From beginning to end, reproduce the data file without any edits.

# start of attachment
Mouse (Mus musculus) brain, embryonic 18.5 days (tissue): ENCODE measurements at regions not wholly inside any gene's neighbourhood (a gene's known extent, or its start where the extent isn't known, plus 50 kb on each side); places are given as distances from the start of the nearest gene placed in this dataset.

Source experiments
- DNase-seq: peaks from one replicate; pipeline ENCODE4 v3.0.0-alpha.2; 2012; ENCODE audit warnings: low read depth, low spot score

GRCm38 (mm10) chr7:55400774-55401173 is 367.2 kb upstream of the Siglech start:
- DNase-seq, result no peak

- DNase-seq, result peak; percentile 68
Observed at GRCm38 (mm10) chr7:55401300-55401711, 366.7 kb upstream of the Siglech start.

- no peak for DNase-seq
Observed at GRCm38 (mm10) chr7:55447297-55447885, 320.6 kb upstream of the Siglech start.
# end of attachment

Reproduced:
Mouse (Mus musculus) brain, embryonic 18.5 days (tissue): ENCODE measurements at regions not wholly inside any gene's neighbourhood (a gene's known extent, or its start where the extent isn't known, plus 50 kb on each side); places are given as distances from the start of the nearest gene placed in this dataset.

Source experiments
- DNase-seq: peaks from one replicate; pipeline ENCODE4 v3.0.0-alpha.2; 2012; ENCODE audit warnings: low read depth, low spot score

GRCm38 (mm10) chr7:55400774-55401173 is 367.2 kb upstream of the Siglech start:
- DNase-seq, result no peak

- DNase-seq, result peak; percentile 68
Observed at GRCm38 (mm10) chr7:55401300-55401711, 366.7 kb upstream of the Siglech start.

- no peak for DNase-seq
Observed at GRCm38 (mm10) chr7:55447297-55447885, 320.6 kb upstream of the Siglech start.